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About Jodi Lee Foundation

I never met Jodi Lee.  But having read about her, and spoken to some of those that did know her, she is familiar.  So much of her story is me.  She is my friends.  She is many of the women I treat each day in my clinic.  That is why we must spread the word, make everyone aware of what we can each do both to reduce our risk of developing bowel cancer, and to ensure we and those we love get tested.

There is some screening generally available to older Australians, but Jodi's risk factors were not high.  She was young, fit, ate well.  We all need to be aware.

Visit the Jodi Lee Foundation website

The Jodi Lee Foundation exists to educate people about the importance of bowel cancer screening and early detection saves lives.

We encourage people to take a bowel cancer test every two years from the age of 40.

The Foundation was established last year by Nick Lee in memory of his wife Jodi who lost her battle with bowel cancer at age 41 - a battle she fought for two years with incredible bravery and dignity.

About Bowel Cancer

·       Australia has the highest incidence of bowel cancer in the world.

·       1 person dies from bowel cancer every 2 hours, that’s about 5,000 every year.

·       It is the second most common cause of cancer-related death in Australia after lung cancer.

·       Bowel cancer affects more people than breast cancer and cervical cancer combined.

·       Bowel cancer affects both men and women, young and old.

·       Many people do not experience any symptoms until the cancer becomes more advanced.

·       Early detection saves lives – if diagnosed early, 90% of cases can be cured.

Bowel Cancer Screening

You can buy a simple and inexpensive home test, known as a FOB test, from your pharmacist. If you think you have symptoms, or you have a family history of bowel cancer, ask your doctor to arrange a colonoscopy.

The Jodi Lee Foundation recommends the Insure FOB test (also known as BowelScreen Australia). It is a simple and non-invasive test and the most accurate available.

A paint brush is used to collect a sample of toilet water that is painted on a sample card. The card is posted directly to the manufacturer for testing and results are returned to the individual and their doctor by post within 14 days. There are no dietary or other restrictions.

Test kits cost less than $40, including a pathology fee, and are available at local pharmacies, or online at

About Jodi Lee

Jodi Lee was Nick’s wife and mother to Jack and Arabella. She tragically lost her two year battle with bowel cancer at age 41 in January 2010.

Jodi’s symptoms were vague, yet when diagnosed, the cancer was already at stage IV and had spread to her lymph nodes and liver.

The Objectives Of The Jodi Lee Foundation

We want people to talk about and understand bowel cancer and to have themselves regularly screened. It is only through early detection that more people will survive the disease. Our primary objectives are to:-

·       Promote awareness about the high incidence of bowel cancer and encourage early detection through regular screening from age 40;
·       Establish and promote a bowel cancer screening program that enables businesses to offer test kits to their employees; and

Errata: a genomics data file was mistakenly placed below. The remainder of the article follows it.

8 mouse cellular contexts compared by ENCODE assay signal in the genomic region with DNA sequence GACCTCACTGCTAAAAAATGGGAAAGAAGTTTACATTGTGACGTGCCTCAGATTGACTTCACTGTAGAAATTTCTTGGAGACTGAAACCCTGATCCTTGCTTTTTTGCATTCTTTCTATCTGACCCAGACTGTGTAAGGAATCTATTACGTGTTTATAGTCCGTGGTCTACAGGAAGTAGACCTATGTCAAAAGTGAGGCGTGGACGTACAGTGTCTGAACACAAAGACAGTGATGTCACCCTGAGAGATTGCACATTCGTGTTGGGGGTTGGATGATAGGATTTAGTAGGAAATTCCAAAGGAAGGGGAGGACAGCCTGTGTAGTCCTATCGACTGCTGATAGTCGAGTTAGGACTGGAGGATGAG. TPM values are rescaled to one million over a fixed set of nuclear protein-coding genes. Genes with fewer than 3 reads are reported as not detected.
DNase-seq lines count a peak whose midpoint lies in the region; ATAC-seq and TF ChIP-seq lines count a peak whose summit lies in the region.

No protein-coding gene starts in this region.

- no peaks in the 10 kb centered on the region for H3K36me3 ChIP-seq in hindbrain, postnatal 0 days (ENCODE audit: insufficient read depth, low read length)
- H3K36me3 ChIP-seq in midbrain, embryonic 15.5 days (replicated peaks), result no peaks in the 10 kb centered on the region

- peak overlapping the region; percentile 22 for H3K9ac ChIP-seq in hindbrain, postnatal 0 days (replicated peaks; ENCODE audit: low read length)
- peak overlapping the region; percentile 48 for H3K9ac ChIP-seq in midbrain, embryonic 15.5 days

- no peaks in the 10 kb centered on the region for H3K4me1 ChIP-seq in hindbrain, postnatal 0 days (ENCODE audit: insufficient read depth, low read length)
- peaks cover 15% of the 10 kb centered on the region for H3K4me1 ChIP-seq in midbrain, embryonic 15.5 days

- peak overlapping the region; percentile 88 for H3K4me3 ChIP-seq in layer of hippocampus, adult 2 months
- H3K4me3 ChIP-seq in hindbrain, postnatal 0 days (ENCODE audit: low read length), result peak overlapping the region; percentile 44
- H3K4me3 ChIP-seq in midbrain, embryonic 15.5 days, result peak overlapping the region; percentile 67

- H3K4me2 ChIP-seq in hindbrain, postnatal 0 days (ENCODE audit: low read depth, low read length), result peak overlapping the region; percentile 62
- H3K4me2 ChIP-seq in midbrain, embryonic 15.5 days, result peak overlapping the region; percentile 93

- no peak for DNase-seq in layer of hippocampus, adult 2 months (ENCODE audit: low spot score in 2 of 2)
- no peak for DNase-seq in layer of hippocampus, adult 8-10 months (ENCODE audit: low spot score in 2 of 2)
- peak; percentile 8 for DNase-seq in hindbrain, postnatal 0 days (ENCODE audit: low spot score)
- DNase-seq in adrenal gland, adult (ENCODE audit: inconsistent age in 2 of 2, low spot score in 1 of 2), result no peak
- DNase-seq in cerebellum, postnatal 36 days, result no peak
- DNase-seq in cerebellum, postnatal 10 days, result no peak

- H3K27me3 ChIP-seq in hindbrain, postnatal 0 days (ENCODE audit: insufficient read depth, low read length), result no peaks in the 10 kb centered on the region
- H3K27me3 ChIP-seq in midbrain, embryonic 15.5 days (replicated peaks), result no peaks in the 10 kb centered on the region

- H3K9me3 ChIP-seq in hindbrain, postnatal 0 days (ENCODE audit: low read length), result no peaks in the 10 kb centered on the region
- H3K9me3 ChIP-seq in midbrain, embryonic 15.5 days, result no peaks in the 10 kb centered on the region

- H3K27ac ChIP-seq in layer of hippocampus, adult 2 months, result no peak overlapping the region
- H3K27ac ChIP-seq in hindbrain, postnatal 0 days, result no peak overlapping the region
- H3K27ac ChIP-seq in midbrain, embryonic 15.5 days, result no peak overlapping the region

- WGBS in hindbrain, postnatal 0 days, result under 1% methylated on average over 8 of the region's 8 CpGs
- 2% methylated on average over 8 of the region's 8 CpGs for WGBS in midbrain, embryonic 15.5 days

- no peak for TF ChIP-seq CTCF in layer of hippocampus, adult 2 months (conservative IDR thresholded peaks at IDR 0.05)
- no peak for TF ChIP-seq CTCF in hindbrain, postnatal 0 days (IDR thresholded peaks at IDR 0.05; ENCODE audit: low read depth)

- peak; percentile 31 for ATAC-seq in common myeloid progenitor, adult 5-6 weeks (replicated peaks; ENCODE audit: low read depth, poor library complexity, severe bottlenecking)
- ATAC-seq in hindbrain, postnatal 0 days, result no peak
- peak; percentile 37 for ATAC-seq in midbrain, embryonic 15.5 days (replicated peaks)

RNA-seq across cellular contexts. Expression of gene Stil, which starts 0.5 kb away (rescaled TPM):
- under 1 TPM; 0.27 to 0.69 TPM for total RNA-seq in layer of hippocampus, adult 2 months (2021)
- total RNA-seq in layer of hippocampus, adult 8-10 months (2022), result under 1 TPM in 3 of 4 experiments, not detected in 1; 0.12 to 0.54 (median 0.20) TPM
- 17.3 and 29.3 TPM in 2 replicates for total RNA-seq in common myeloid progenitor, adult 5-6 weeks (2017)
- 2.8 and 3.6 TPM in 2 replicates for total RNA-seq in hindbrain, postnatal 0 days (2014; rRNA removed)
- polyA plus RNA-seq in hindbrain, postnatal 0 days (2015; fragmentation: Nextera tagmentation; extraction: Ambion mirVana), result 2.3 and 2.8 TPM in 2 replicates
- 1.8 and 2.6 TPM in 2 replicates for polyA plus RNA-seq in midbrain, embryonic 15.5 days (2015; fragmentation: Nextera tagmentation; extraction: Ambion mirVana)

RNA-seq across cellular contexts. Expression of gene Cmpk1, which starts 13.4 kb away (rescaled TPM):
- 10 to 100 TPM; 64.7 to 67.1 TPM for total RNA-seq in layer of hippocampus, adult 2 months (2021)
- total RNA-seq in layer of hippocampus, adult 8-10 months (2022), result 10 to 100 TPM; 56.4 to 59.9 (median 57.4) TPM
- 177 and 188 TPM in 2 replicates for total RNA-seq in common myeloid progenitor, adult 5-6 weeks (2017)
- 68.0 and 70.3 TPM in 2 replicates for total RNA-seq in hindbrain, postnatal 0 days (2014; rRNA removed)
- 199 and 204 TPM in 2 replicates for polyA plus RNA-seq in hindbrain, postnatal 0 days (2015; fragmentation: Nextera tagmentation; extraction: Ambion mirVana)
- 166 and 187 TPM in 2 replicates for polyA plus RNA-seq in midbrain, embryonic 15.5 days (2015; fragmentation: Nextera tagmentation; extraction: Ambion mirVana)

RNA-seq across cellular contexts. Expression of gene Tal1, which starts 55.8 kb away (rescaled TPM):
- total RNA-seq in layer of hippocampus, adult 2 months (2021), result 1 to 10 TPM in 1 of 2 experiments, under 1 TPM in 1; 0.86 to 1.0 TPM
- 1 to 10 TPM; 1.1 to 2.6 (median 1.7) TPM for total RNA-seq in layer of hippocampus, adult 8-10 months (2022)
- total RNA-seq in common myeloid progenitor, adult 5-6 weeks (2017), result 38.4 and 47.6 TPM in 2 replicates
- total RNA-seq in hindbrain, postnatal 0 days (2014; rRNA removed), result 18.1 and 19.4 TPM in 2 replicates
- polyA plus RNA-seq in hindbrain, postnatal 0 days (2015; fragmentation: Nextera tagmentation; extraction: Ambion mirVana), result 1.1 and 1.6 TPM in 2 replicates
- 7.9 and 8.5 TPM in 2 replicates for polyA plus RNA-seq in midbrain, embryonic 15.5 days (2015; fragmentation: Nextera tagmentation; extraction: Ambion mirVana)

·       Build an online questionnaire, in conjunction with the Cancer Council SA and CSIRO, to help people self-assess their risk of developing bowel cancer based on their family history.



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Health News

This weeks links

The Cancer Council came out this week and announced that there is no safe level of alcohol consumption, and that alcohol should be considered to be as carcinogenic as smoking and asbestos are.  As well as being highly associated with throat and mouth cancers, it is now found to correlate highly with breast and bowel cancers.  Perhaps it should not be so surprising that a substance that can so alter mood and ability, even at very mild levels should turn out to be in fact, not good for us.

This story, an editorial from the British Journal of Sports Medicine earlier this year has some amazing targets - it ties in with our look at sitting and health, and is about developing healthcare systems that support exercise - recognise it as being as vital a measure of our health as is blood sugar levels or blood pressure.  It recommends 150 minutes of physical activity per week for adults as a minimum.  30 mins on 5 days.  For children, it is 420 mins / week - 60 minutes every day.  How close are you?

This is another article on inactivity / obesity and health from Sports Medicine Australia, highlighting the link between an inactive childhood and a lifetime of battling depression.  It is food for thought (!) these days where there seems to be much paranoia about safety of children away from their parents watchful eyes, and therefore a tendency to want to keep them closely under watch instead of encouraging more activity and indeed risk taking behaviours.  The ability to judge situations for risk and to be able to take appropriate risks builds self esteem and resilience.  Not much to do with bowel cancer awareness, but close to my heart as well.

Another article on sitting

This one is in really simple terms - if you walk 30 mins (as recommended) and sleep 8 hours, most of us still have 15.5 hours per day not moving.  You cannot sit all day behind a screen, then drive your car and sit and watch tv with out it being bad for you.  A good read.